In an effort to cut costs, the Canadian government released its 2012 budget Thursday without any money designated to fund the Canadian penny. The penny’s costs have finally grown so high that the government has realized it just doesn’t make sense to keep the 1-cent coin going. Does any of this sound familiar?
“The penny is a currency without any currency,” said Finance Minister Jim Flaherty, who is also quoted saying that pennies “take up too much space on our dressers at home” and “far too much time for small businesses trying to grow and create jobs.”
The Canadian penny now costs Canada 1.6 cents to produce. And if this seems similar to the U.S. penny, that’s because it is, except that American pennies are still being funded by the federal government and manufactured by the U.S. Mint. Oh, and the financial situation’s much worse.
The U.S. penny costs an incredible 2.4 cents to make (and the nickel, by the way, costs 11.2 cents). That’s why a couple months back the Obama White House included a proposal in their latest budget to make pennies and nickels cheaper to produce in order to pare down the federal deficit.
There are numerous private citizens (including this guy) and legislators who have proposed getting rid of the U.S. penny altogether. (There are some who even think we should retire the U.S. dollar.) A couple bills have been introduced but of course neither has passed. How Canada actually goes about doing away with its own penny may prove to be a model for the U.S.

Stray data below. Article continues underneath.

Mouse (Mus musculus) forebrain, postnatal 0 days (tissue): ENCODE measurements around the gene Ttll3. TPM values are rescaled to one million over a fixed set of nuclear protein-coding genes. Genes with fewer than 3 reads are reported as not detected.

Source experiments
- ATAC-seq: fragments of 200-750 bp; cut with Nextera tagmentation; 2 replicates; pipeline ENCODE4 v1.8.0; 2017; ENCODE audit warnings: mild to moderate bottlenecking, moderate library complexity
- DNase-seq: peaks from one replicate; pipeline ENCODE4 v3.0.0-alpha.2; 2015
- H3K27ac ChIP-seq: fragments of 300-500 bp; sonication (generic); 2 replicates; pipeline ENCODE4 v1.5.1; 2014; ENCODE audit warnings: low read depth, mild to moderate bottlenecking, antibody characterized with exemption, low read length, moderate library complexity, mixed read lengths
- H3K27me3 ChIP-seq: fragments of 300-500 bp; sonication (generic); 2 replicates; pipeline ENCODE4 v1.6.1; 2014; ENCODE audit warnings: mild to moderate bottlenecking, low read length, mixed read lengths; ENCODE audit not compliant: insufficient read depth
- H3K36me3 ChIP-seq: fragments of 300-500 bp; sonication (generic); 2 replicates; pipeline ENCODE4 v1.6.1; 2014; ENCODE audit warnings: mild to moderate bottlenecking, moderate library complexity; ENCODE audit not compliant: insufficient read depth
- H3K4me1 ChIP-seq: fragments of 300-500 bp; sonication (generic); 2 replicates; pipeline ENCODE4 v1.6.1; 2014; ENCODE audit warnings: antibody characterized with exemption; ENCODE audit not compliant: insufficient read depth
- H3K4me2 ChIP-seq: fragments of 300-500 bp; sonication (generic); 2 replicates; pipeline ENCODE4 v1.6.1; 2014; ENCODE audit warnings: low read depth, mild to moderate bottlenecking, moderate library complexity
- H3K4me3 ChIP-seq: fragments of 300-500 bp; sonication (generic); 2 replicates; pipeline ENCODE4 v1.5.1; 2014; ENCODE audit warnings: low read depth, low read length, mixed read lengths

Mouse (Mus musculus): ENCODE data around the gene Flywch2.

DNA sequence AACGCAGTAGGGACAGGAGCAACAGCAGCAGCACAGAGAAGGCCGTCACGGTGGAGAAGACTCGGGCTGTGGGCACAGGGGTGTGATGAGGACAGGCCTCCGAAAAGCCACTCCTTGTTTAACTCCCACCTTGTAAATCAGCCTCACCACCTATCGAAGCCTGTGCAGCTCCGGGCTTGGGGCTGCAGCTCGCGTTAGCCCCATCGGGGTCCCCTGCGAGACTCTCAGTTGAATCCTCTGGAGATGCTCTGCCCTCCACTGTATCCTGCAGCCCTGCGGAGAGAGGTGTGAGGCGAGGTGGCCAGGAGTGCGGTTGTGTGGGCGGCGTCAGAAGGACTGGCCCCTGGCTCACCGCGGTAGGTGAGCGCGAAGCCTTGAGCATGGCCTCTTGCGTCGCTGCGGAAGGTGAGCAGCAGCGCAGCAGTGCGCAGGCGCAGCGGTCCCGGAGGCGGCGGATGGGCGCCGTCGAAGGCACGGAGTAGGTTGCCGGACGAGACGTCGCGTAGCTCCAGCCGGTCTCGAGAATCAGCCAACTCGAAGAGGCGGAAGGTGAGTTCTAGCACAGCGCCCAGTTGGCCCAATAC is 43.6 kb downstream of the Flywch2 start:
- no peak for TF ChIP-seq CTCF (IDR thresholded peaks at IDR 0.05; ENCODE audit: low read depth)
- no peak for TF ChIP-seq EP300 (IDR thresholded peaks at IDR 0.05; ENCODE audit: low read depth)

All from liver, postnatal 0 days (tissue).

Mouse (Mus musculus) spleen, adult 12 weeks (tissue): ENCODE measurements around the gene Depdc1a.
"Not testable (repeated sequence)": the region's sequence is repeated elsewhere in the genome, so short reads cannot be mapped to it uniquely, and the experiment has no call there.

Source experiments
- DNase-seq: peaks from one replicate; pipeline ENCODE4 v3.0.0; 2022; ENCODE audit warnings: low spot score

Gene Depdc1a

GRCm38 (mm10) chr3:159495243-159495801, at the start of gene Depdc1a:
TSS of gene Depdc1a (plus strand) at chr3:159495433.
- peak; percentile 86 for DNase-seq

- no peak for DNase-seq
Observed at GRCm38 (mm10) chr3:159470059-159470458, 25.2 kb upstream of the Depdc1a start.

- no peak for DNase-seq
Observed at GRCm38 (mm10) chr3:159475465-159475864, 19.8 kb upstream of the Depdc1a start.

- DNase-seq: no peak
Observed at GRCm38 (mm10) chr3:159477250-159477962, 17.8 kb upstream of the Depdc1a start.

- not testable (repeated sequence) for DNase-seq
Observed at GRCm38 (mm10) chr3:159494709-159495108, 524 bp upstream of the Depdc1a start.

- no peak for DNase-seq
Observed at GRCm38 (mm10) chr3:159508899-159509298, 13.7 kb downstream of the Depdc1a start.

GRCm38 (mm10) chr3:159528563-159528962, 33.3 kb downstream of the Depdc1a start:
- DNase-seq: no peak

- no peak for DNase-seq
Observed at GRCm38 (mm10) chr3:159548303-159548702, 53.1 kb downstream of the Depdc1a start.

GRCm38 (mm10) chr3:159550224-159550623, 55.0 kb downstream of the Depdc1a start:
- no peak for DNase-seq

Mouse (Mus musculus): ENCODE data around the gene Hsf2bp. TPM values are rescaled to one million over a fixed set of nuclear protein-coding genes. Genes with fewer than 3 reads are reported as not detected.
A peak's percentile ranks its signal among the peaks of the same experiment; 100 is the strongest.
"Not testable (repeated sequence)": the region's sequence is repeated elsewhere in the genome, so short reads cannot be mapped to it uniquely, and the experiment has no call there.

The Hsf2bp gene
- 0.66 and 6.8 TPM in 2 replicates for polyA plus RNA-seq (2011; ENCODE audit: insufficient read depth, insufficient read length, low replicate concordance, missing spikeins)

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In April, Canada will mint its final penny, and a few months later, it will halt all distribution of pennies to the country’s financial institutions as it attempts to withdraw them from circulation.
As for how Canadian businesses and consumers deal with a world without pennies, that’s largely up to them. The government is suggesting that they either round up or down to the nearest five cents. For those who use debit or credit cards, prices will still be charged to the cent. Still, many businesses will have to deal with logistical issues like reprogramming cash registers and changing their pricing.
The Canadian government says it loses $11 million each year making and distributing pennies, and the cuts are part of a larger package of reductions estimated at $5.2 billion.
If the U.S. moves forward with seriously considering letting the penny go, the government could take notes from a number of countries that have done so. The U.K. dumped the half-penny in 1984, Australia got rid of its 1- and 2-cent coins in 1992, and Israel stopped producing the five-agorot coin in 2008.